The Range Forced To Pull Weight-Loss Items From Shelf Following Complaints
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Major retailer The Range has pulled a weight-loss product from shelves after receiving complaints from customers around body shaming.
The product in question was a wooden weight-loss 'countdown calendar' designed in the shape of a bikini, that encourages buyers to lose up to 23lbs.
The wooden plaque has 23 small crevices in it - each one fit to hold a £1 coin, making for a 'fun and unique way to save money and get fit', according to a description from The Range.
Another model of the calendar, shaped in the style of a wedding dress, encouraged the buyer to lose up to 40lbs.
After months of complaints from customers via social media, spanning back as early as October, the product has finally been taken down from store shelves.
The final straw was a more recent bout of social media complaints spearheaded by Instagram user Emma Conway, aka @brummymummyof2.
Posting about the product to her 150,000 followers, Emma said she was 'shocked' when she saw the weight-loss calendar on shelves - and even more so when she was told that a similar product for men did not exist.
In an open letter of sorts to the retailer, Emma posted on Instagram, writing: "Dear @therangeuk. I just popped into one of your shops as I love your garden stuff. And was excited to get some bits and bobs.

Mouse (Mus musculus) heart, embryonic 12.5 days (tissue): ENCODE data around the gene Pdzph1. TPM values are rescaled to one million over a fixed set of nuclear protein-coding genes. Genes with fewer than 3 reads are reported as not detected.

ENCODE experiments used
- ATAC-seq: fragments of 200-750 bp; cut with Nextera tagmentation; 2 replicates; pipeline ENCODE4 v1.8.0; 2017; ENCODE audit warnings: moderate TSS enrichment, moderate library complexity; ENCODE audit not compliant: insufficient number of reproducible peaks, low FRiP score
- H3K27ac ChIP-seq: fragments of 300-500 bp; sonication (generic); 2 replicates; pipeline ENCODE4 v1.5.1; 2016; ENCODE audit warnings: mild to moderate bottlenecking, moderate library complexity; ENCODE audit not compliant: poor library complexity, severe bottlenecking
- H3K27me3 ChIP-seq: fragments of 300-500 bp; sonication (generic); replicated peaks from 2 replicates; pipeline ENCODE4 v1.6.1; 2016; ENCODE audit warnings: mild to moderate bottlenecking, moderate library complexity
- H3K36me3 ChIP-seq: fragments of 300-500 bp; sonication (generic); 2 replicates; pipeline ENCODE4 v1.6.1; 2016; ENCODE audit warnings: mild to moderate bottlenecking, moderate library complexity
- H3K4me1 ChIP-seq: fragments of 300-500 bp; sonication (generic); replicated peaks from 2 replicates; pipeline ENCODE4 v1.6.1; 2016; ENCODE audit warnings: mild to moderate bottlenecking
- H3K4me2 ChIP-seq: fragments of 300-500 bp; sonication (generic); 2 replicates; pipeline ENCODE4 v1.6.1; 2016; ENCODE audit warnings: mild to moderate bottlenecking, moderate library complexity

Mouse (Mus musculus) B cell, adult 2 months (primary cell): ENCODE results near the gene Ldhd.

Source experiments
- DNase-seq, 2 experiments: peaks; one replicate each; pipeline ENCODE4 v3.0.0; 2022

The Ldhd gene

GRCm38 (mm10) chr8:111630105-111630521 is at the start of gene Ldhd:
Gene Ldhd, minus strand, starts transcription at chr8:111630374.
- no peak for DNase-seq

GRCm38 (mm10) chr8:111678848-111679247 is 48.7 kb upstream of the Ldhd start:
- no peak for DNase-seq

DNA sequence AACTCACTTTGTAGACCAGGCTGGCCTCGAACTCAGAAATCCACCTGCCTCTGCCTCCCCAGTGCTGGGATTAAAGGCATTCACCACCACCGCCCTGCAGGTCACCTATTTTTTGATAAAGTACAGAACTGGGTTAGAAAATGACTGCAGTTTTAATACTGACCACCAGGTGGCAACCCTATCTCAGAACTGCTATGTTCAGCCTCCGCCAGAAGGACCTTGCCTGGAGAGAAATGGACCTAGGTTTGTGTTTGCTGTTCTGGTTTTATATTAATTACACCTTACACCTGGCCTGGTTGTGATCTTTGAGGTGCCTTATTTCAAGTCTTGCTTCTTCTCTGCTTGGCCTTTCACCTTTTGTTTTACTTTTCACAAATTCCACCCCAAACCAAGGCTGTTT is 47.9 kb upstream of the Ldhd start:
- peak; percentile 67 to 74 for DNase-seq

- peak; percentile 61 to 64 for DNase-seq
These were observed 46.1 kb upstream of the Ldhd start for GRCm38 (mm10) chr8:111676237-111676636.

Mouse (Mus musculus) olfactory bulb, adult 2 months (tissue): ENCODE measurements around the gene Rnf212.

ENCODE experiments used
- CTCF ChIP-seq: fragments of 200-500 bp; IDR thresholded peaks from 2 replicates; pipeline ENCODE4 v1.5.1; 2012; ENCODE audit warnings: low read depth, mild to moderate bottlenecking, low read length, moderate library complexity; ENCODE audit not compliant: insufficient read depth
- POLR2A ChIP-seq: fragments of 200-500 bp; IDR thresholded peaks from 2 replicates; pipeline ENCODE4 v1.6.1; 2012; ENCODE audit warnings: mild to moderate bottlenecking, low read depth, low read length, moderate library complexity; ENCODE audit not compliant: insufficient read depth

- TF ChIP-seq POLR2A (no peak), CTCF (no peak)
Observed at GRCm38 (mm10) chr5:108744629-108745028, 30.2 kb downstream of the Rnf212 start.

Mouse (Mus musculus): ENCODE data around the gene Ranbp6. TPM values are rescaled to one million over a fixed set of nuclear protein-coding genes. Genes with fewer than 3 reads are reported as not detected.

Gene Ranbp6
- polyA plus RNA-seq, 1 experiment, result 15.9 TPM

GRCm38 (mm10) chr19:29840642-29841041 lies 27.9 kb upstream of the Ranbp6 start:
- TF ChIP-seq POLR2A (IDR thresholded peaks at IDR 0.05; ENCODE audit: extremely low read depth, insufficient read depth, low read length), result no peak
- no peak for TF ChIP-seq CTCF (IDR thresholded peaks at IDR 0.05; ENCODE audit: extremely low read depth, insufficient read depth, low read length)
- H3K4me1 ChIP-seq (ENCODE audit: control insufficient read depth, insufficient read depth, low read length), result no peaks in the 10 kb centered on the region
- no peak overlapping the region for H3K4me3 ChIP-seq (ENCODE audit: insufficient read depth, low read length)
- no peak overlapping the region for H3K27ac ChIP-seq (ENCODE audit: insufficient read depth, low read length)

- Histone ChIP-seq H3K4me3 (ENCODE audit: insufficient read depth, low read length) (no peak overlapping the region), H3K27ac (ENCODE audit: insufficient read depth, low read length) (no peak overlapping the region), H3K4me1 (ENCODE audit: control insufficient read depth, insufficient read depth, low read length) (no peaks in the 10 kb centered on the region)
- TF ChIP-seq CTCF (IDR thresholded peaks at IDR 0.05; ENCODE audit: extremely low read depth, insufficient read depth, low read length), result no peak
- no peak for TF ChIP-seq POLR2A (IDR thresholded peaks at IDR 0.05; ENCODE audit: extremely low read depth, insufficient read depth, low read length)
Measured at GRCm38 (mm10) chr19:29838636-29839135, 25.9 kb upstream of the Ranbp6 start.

"Imagine my shock when I saw two signs. One saying ‘Countdown To My Bikini Body’ and the other stating ‘It Could Only Take 10lbs To Drop A Dress Size’.
"Now I understand people want to lose weight for a variety of reasons. Not an issue. But I asked if there was one for men. Maybe a ‘Lose Chunk To Fit In Your Trunks’.
"There wasn’t. It was just for WOMEN. To get a bikini body. And to fit in a smaller wedding dress.
"I left the shop shaking. In 2022. A large chain. Is feeding into the narrative that WOMEN need to be smaller."
She continued: "To drop a dress size. To put a sign in their houses which they would look at each day. To help them get ready to go to the beach. The motivation is not to get fit and healthy. But to shrink themselves. Remember ladies we need to be tiny.
"I know some people may not see a problem. And The Range obviously doesn’t. But anyone reading this remember how to get a bikini body is to... buy a bikini. And put it on your body."
When the product first hit raised concerns last year, eating disorder charity Beat warned that it could potentially 'glamorise' dangerous weight loss.
Tom Quinn, director of external affairs at Beat, had said: "We know that idealising thinness can be very damaging for people with or vulnerable to eating disorders, as it can encourage or serve as 'inspiration' for harmful eating disorder behaviours.
"Whilst pressure to reach body ideals like the 'bikini body' are unlikely to be the sole cause of an eating disorder, it can be extremely unhelpful to people in recovery.
"Pressure to reach 'goal weights' can also cause distress and shame around body image, or even lead to an eating disorder developing."
After months of complaints the product has now been discontinued by The Range.
In a statement, they claimed they had not 'set out to offend customers' and would not be bringing back the product.
If you have been affected by the content of this article, or need further support, visit the BEAT website here.